Becoming a fire chief can be a daunting yet fulfilling challenge. It requires going beyond expectations, creating and maintaining strong relationships, active participation and continuous education. It is a long-term balancing act of real-world experience, training and educational courses that must be taken seriously.
Firefighters who are dedicated to their plan and go above and beyond the requirements can accomplish their career goal of becoming a fire chief. If you’re hoping to attain this position and want to make that dream a reality, the process of how to become a fire chief starts with becoming a firefighter. Earning a degree, such as an online Bachelor of Science in Occupational Safety, can prepare individuals for the career.
What Is a Fire Chief?
Fire chiefs are responsible for supervising their fire department, working with public services and other government agencies, fostering positive goals, and wholly advocating for their team. They represent their department and their community, and manage the first line of defense against accidents and disasters. Firefighters who want to make it to the top need to genuinely practice and understand every role within the department. Due to the dangerous work they are involved in, firefighters are a close-knit group and build strong relationships with colleagues.
Fire chiefs have to be prepared for a job that’s both mentally and physically taxing. Those who want to become fire chiefs should have leadership qualities and develop relationships with their fellow firefighters. Vetting for such a prominent role begins when a firefighter first joins the department. Demonstrating strong leadership skills can lead to promotions.
According to the U.S. Bureau of Labor Statistics (BLS), the job outlook for firefighters is projected to grow by 6% between 2019 and 2029, which is faster than the average growth of most careers. The common path for firefights involves learning about every aspect of the job and being promoted through the following ranks:
- Battalion Chief
- Assistant Chief
- Deputy Chief
How to Become a Fire Chief
Fire chiefs benefit fire departments and communities alike. For those who are keen on becoming fire chiefs, here are a few requirements and qualifications that can help accomplish that goal.
Fire Chief Requirements
Applicants must be eighteen years old, and most fire departments require a high school diploma to become a firefighter. Training in emergency medical services and working as a volunteer firefighter can increase the chances of being hired as well. Firefighters are almost always required to earn an emergency medical technician (EMT) certification and will have to train at a fire academy.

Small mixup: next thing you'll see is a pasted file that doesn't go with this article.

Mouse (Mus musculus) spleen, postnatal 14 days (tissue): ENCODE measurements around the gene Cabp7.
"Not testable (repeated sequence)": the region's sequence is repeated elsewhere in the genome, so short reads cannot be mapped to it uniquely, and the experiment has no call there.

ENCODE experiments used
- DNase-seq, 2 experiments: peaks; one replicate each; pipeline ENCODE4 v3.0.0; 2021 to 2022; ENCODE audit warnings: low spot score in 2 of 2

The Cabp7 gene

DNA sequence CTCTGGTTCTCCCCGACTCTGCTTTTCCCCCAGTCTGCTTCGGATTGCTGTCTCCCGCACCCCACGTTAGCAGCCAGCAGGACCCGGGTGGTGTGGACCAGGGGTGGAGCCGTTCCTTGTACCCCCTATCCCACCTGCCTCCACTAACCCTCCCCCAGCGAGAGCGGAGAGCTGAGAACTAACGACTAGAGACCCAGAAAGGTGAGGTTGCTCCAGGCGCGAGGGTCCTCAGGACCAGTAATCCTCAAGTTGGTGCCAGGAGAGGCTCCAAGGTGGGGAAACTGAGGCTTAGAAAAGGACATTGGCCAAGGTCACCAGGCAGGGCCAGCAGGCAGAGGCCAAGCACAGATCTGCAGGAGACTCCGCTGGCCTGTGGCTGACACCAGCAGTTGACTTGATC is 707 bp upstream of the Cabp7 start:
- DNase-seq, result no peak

To advance through the ranks, extra training, education and certifications are required. A bachelor’s degree is a must to be promoted past the position of battalion chief. Bachelor’s degrees in fire science, public administration, occupational safety or a similar area can be the best options for someone dedicated to upward movement. Earning a bachelor’s degree, becoming a firefighter and being active in the department and community are essential for those interested in becoming fire chiefs.
Firefighters will need an EMT certification, of which there are multiple levels. Basic certification is almost always required by fire departments, and a paramedic certification can help with career advancement. Accredited schools throughout the U.S., such as the National Fire Academy, offer programs and courses for continued education. To become a fire chief, firefighters may want to consider their executive fire officer certification, which helps firefighters understand the responsibilities of administration.
Fire Chief Qualifications
Firefighters work in high-stress, dangerous situations. The nature of their work requires trust and clear communication among the fire crew. These are attributes that can’t be developed through coursework and education alone. Education helps firefighters maintain best practices and learn new techniques, but real-life experience helps firefighters create strong bonds with others on their team.
Taking initiative by engaging in events, activities, volunteering, drills and training is another useful tip for becoming a fire chief. Active personal and professional growth within the department and community is a major step toward being acknowledged as a potential candidate. Actions speak louder than words, and this is especially true in firefighting. Colleagues and upper management will take notice of a candidate’s participation and the benefits they offer toward experience and education.
Although most of the job requirements and tips involve mental preparation, education and professional relationship building, the physicality of the job is important as well. To ensure that they’re able to fulfill their duties, firefighters have to be in peak physical condition.
Working with fires, disasters and rescues can be taxing on the body; especially when using heaving, complex equipment. Firefighting gear can weigh between 45-65 pounds, depending on the type needed for the situation. Some gear can weigh more than 70 pounds.
Pursue a Career as a Fire Chief
Learn to identify and analyze potential workplace hazards, infractions and risks through earning an online Bachelor of Science in Occupational Safety degree. At Eastern Kentucky University, you will gain a graduate-level education from industry-experienced educators and fire and safety professionals who are committed to preparing you for continued success.
Learn more about how the program can help you achieve your professional goals and teach you how to become a fire chief.